I’m going to give you three important rules or principles which will help you when your puppy or dog is misbehaving.
When you are struggling with a naughty puppy, or trying to cope with a difficult adult dog, you can feel very alone.
You may be bombarded with conflicting information.
It can be difficult to decide what to do next and tempting to focus on specific aspects of your dog’s behavior when in fact the problem is often both more general and more simple.
Why is my dog so naughty?
One of the first things people ask themselves when they are dealing with a naughty dog is ‘why?’
The assumption is often that there is a problem with the dog. Fortunately (because that would be harder to fix) the problem rarely lies with the dog and almost always has arisen because of the way that the dog has been managed or trained.
This is good news, because we can then reverse that naughtiness by starting afresh and treating the dog differently with a well thought out program of training.
We’ll look a bit closer at that in a moment.
Why is my puppy so naughty?
This advice above applies as much to naughty puppies as it does to older dogs.
Though when it comes to puppies, much of what is often thought of as naughtiness, things like not listening, running off, biting, digging and chewing etc, is often simply normal puppy behavior.
That doesn’t mean you have to put up with it indefinitely, but should give you hope and reassurance, because this kind of naughtiness is something that all puppy parents have to deal with.
How to train a naughty dog or puppy
When you are deciding how to train a naughty dog or puppy, it’s important that you stick to the following principles or rules which will help you to train successfully
We are not going to be looking at specific training instructions here, because these are rules that apply to the overall training process, rather than specific details of any one part of it.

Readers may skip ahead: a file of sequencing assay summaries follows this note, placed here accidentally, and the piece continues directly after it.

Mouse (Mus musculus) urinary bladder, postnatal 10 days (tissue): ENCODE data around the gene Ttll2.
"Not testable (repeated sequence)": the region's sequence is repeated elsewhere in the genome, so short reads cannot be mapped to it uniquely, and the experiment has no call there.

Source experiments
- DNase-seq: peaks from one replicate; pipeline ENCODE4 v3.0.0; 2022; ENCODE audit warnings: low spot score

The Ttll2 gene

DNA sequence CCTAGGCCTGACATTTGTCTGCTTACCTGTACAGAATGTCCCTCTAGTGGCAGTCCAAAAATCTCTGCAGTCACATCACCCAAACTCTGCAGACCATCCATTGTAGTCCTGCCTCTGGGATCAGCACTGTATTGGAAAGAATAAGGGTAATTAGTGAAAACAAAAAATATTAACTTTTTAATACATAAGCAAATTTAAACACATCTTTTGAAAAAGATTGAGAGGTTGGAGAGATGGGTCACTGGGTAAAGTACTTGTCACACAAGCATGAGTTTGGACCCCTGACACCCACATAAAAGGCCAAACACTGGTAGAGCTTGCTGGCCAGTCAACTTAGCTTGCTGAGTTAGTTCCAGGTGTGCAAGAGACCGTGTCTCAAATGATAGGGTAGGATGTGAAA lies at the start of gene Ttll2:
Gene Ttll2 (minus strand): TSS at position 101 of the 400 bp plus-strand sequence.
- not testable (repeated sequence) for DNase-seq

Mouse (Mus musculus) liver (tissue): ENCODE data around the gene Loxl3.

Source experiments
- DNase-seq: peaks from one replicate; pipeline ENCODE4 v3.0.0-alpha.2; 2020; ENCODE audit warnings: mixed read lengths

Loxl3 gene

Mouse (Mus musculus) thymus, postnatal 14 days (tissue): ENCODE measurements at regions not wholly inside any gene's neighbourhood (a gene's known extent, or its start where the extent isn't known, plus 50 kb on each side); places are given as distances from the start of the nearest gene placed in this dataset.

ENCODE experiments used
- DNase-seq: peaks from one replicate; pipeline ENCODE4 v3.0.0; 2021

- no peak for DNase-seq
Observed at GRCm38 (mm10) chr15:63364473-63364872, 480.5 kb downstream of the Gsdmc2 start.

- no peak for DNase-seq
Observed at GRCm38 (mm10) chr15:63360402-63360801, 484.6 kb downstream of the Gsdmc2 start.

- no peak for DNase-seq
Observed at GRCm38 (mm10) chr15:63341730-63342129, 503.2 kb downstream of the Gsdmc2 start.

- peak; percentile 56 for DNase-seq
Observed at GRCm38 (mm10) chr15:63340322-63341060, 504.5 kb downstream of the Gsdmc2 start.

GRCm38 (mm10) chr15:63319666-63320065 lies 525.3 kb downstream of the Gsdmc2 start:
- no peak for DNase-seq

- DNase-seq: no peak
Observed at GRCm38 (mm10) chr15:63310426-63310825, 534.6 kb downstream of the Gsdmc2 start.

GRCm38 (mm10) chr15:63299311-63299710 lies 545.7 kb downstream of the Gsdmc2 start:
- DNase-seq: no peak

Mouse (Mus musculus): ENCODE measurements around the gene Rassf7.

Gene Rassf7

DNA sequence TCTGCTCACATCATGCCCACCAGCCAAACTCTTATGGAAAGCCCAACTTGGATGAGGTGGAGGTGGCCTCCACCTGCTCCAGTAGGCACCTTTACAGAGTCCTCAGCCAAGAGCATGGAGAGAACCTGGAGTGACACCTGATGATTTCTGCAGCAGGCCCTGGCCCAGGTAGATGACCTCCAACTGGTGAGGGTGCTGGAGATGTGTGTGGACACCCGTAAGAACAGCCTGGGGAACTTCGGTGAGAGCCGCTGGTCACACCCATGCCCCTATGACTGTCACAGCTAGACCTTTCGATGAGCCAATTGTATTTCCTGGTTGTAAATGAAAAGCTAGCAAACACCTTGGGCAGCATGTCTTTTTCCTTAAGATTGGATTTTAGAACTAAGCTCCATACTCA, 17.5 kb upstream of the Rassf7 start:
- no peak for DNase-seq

However, if you read and understand these rules, you’ll find it easier to train your dog
Why do we need these dog training rules?
Principles are the often unwritten, unspoken rules that guide us through our daily lives.
With naughty dogs, it is often tempting to let all our principles fly out the window, and to react in haste, without considering the outcome.
Writing these dog training principles down in the form of a set of rules, helps to keep us on the right path as we train our dogs
When you are trying to train a naughty or difficult dog or puppy, it is easy to get distracted and stray from the path of good training. So it’s even more important than ever, that you stick to rules or principles which will help you to train successfully
Let’s have a look at the first rule
Rule 1: Dog management before dog training
So many people try to train their dog, in situations where they cannot control the outcome. For example, they try and teach their off leash puppy to come when they call him on the beach, where there are seagulls to chase.
You must manage your dog before you try and train him.
This will often mean using a long line attached to his harness.